Value of a machine that acts like a human brain (was Re: [sl4] The Jaguar Supercomputer)

From: Tim Freeman (
Date: Thu Nov 26 2009 - 09:03:38 MST

From: Matt Paul <>
>...what exactly the perceived value of the AI you
>guys discuss is beyond normal scientific desire to understand. I don't
>see the practical and prudent value of a machine that acts like a
>human brain. Fascinating and cool certainly, but I don't see the
>actual benefits to mankind. I do see many potential problems for
>mankind though...

Well, a machine that acts like a human brain might be a good thing to
live in, especially if your own brain stopped working. Copy the state
information and then carry on with your life after the failure of the
organic version. Some people have philosophical issues with that, but
they are unlikely to be with us for all that long, so I'll just wait
them out. Reality has a way of resolving philosophical disputes. I
have had friends who had philosophical issues with cryonics die and
get buried, so I have seen this principle at work, even though I don't
like the outcome. I should have argued more with the guy. Philosophy
is an important game, but it drains enthusiasm to play it with people
who don't take it seriously.

On the other hand, maybe you're talking about a machine that acts like
a human brain but is radically different somehow (more intelligent or
maybe just faster). I agree that that poses many potential problems
for mankind. Groups of humans tend to go nuts and attempt genocide
every generation or two, and it's especially easy to choose to attack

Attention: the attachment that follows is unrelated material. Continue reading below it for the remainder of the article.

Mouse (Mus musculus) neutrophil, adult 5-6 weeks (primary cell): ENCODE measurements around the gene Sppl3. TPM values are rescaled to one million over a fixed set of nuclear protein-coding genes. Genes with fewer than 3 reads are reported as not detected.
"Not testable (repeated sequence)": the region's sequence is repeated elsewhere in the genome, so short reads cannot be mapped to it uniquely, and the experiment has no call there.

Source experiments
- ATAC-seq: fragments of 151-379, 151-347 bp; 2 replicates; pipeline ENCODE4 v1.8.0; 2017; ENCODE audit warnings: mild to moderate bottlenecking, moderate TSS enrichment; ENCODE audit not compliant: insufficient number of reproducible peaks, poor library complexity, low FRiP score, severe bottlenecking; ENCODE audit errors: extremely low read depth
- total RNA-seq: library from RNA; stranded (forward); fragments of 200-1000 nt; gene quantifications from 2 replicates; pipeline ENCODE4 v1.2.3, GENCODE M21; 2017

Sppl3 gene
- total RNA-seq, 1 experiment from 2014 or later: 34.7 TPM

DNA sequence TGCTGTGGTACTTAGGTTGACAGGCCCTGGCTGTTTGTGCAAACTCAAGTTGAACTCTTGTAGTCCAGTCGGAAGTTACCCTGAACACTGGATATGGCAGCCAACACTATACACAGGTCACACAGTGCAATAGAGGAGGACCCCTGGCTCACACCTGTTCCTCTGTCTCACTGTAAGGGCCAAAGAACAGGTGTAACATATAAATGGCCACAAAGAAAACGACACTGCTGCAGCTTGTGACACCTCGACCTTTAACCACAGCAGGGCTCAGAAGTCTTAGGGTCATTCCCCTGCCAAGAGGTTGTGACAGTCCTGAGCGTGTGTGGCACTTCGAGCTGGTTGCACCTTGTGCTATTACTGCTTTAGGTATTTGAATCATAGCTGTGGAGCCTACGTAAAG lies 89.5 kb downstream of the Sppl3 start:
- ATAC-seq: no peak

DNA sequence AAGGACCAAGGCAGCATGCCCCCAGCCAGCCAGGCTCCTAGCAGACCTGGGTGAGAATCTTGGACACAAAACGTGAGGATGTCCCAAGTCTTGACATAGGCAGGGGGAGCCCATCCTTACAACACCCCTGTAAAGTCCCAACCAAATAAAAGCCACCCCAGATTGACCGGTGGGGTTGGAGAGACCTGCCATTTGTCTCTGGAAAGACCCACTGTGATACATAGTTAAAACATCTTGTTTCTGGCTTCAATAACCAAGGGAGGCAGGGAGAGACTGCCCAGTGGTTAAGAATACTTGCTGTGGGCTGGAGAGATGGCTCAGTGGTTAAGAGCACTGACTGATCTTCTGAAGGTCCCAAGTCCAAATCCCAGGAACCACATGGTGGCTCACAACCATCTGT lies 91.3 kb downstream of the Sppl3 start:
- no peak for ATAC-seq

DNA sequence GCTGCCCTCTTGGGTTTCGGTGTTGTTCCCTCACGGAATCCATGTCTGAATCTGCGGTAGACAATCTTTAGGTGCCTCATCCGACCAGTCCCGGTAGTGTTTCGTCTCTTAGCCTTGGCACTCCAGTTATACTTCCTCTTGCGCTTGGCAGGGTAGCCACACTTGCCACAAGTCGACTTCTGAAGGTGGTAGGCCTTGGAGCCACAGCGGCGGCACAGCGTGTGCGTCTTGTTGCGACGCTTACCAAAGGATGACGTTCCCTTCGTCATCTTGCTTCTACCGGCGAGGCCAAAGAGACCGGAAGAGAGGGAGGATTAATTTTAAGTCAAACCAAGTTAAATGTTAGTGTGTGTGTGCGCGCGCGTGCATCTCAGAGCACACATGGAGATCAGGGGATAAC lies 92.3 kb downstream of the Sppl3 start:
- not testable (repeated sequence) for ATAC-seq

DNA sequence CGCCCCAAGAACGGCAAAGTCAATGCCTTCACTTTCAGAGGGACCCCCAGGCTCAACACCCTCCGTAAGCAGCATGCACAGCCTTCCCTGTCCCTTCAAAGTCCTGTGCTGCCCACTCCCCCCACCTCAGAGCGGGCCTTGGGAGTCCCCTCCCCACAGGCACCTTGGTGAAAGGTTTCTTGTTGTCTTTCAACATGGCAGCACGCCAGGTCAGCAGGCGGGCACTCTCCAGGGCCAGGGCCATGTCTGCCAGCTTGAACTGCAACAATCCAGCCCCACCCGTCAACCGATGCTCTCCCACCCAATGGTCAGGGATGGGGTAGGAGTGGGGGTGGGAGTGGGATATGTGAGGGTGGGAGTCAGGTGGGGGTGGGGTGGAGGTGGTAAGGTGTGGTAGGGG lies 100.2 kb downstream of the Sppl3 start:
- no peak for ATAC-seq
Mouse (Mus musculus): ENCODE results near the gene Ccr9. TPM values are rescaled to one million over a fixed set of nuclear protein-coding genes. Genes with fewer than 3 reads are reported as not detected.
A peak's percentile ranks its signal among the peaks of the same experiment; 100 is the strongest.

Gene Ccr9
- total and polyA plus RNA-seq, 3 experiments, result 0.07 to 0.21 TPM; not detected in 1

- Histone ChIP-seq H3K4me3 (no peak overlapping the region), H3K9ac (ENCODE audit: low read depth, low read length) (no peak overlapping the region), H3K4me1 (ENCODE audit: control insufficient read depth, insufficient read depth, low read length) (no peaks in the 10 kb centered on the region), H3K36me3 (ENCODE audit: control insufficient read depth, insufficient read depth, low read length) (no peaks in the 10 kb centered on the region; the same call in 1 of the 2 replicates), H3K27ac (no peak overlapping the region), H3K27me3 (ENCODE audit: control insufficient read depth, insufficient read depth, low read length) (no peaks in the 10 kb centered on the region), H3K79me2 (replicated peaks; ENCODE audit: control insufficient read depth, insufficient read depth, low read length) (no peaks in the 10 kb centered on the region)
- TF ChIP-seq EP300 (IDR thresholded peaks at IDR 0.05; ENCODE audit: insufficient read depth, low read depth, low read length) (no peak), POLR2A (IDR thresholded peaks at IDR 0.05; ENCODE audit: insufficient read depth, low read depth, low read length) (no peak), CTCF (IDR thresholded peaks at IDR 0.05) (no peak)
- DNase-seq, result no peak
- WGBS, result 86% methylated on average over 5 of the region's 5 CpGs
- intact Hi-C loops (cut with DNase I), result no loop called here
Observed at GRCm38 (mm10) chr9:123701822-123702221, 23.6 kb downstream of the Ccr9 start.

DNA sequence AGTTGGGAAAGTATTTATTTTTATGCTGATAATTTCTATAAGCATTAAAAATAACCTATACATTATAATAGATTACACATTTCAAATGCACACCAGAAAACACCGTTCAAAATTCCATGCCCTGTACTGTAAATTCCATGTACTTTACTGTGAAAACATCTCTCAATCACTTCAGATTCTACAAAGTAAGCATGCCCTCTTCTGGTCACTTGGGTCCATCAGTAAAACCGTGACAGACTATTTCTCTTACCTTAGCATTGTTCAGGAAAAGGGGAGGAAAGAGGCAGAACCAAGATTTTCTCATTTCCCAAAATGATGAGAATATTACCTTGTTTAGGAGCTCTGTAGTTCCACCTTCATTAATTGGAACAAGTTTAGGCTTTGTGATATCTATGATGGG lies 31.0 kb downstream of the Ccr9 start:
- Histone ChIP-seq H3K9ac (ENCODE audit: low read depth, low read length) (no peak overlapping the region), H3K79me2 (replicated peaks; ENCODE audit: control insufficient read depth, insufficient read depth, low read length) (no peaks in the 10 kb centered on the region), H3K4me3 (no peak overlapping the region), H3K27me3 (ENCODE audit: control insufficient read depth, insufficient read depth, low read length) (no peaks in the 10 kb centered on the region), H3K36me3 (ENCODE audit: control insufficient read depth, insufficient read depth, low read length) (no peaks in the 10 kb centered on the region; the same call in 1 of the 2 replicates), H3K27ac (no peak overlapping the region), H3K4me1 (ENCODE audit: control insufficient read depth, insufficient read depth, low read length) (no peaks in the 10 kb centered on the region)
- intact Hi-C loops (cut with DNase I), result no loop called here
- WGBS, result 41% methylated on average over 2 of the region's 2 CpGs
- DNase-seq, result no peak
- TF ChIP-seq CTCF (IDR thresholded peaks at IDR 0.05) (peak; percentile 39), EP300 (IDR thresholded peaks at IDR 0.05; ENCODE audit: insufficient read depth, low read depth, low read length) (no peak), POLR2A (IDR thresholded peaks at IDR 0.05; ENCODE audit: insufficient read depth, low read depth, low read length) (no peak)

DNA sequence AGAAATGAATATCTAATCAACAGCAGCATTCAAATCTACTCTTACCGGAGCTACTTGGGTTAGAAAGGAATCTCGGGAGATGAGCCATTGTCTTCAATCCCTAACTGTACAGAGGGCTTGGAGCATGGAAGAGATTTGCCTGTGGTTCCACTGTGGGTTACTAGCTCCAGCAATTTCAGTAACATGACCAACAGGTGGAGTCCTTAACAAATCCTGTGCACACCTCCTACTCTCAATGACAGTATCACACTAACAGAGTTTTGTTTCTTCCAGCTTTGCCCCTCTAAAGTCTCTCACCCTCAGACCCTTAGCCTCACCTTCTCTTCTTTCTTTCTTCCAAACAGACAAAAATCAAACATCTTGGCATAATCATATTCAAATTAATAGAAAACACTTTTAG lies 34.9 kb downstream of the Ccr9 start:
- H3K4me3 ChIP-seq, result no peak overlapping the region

a group of humans that are different from you and your group. The
ordinary humans are going to be different from the better-or-faster
uploads, so we will probably lose if things go that way.

Another option is a machine that is intelligent, but doesn't work like
a human brain. Business competition will result in something like
that being built. If we get it right, one that likes humans will win,
and if we get it wrong, one that likes specific corporations will win,
or maybe one that is insane will win. Corporations generally have a
fiduciary responsibility to deliver value to their shareholders, which
may be other corporations. If corporations stay in control of society
and eventually they don't need human employees any more we'll all be
marginalized and eventually recycled. It seems to me we'd better make
sure that a nonhuman AI that likes humans wins.

Some people imagine a world where there's a stable community of AI's
with opposing goals, much like we presently have a relatively stable
world with a bunch of humans with opposing goals. This is different
from the winner-takes-all scenarios described in the previous
paragraph. Unfortunately, I think it is a winner-take-all game. If
two AI's have opposing goals and neither can overpower the other, it
seems technically feasible and mutually beneficial for them to replace
themselves with one AI that has a compromise set of goals. (For the
purposes of this argument, I count two separate computational nodes
that have the same utility function as one AI with multiple pieces,
not as two AI's.) Humans can't do that so extrapolating from human
behavior gets the wrong result here, IMO.

Tim Freeman      

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